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Pythagorean Identities

Trigonometric identities bring new life to the Pythagorean theorem by re-envisioning the legs of a right triangle as sine and cosine. See more

Derivation

The diagram above implies \( a^2 + o^2 = h^2 \). What Pythagorean identity is derived when both sides of the equal sign are divided by \( o^2 \)?

Which of these equations cannot be derived from the others?

Which of the following is equivalent to \( r ?\)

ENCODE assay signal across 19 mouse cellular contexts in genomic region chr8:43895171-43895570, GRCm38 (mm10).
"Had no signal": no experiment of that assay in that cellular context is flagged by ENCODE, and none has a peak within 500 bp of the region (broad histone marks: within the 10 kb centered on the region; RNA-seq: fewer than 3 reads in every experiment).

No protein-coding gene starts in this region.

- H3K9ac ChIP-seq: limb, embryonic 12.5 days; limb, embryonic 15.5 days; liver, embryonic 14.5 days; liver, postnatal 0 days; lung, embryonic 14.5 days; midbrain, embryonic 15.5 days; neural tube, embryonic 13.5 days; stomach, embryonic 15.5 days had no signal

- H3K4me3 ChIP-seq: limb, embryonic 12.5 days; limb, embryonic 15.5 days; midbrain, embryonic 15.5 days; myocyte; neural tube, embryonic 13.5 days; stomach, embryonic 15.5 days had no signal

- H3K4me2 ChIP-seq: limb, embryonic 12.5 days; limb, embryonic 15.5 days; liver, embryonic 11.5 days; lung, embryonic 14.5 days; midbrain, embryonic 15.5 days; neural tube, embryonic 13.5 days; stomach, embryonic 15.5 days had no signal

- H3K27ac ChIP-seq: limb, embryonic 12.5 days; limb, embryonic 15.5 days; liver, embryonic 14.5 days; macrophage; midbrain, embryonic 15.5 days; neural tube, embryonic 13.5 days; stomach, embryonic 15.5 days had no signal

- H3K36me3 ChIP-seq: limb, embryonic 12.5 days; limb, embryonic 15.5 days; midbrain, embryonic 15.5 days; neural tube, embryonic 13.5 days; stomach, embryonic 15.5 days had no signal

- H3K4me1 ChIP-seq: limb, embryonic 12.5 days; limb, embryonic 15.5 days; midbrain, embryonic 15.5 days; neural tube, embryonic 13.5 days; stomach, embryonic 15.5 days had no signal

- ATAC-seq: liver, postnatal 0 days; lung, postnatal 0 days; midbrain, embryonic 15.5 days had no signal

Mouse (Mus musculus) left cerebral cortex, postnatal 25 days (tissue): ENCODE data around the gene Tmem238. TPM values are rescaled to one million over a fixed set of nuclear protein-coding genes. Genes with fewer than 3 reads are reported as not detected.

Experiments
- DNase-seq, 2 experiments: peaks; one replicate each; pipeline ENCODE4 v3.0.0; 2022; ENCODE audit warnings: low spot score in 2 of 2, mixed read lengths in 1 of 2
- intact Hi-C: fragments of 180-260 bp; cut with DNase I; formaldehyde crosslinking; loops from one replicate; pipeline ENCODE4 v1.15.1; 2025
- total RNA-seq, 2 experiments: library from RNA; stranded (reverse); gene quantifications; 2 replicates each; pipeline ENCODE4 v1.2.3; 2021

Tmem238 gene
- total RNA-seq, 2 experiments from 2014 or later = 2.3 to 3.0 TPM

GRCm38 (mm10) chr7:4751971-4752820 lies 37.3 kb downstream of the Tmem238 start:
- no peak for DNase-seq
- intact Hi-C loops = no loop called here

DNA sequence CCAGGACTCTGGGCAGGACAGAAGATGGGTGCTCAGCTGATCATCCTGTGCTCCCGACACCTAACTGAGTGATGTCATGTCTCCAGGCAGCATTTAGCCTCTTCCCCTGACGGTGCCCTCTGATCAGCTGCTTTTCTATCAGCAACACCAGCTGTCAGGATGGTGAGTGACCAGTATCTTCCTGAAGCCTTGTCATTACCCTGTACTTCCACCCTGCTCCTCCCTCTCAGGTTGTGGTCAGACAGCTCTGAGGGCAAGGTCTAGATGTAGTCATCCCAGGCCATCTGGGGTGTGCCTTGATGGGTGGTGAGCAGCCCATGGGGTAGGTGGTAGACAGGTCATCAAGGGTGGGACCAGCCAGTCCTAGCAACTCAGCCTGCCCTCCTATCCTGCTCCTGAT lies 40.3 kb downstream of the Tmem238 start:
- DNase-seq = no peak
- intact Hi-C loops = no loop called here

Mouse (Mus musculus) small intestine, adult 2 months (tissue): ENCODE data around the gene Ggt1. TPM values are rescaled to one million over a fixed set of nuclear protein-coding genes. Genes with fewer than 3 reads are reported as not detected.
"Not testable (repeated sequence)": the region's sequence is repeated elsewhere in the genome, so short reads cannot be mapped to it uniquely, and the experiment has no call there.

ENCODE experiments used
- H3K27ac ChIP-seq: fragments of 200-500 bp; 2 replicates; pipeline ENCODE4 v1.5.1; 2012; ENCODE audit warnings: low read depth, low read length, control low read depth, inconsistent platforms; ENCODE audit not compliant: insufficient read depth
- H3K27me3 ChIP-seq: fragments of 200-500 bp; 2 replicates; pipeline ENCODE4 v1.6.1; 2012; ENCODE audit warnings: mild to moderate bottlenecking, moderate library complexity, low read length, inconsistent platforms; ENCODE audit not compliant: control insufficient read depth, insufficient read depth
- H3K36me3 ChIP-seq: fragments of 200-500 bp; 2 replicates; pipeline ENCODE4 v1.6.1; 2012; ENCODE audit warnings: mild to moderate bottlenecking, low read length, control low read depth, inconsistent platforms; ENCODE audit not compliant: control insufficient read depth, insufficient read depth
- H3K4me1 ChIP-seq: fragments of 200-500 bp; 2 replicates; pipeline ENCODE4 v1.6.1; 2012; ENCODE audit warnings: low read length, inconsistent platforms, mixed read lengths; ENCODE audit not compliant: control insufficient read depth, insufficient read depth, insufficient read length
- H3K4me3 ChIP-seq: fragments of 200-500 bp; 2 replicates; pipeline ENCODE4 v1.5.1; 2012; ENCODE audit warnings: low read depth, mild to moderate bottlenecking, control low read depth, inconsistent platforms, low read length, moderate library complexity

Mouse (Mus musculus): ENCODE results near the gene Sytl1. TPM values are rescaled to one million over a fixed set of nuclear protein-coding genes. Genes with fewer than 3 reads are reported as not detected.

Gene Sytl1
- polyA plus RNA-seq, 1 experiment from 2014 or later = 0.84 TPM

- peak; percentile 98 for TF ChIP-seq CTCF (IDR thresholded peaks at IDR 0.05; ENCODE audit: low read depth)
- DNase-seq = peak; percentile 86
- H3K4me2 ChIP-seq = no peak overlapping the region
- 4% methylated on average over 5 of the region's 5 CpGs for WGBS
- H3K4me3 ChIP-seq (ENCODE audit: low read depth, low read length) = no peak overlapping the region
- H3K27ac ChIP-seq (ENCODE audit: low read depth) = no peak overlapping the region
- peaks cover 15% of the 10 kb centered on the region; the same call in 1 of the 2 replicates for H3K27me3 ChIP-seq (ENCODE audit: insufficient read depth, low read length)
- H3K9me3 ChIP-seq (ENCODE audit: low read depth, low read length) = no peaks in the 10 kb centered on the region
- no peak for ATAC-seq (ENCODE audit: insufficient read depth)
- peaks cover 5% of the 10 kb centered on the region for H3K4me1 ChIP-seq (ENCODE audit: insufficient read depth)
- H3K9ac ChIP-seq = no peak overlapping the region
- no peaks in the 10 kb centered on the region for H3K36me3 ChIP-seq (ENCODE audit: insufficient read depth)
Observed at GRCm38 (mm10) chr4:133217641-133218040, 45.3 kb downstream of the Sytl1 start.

Which identity is directly implied by applying the Pythagorean Theorem to triangle \(ABC?\)

Remember: the Pythagorean Theorem says that \(AB^2 + BC^2 = AC^2.\)

Which identity can be obtained by dividing both sides of \( \sin^2(\theta) + \cos^2(\theta) = 1 \) by \( \cos^2(\theta) ?\)

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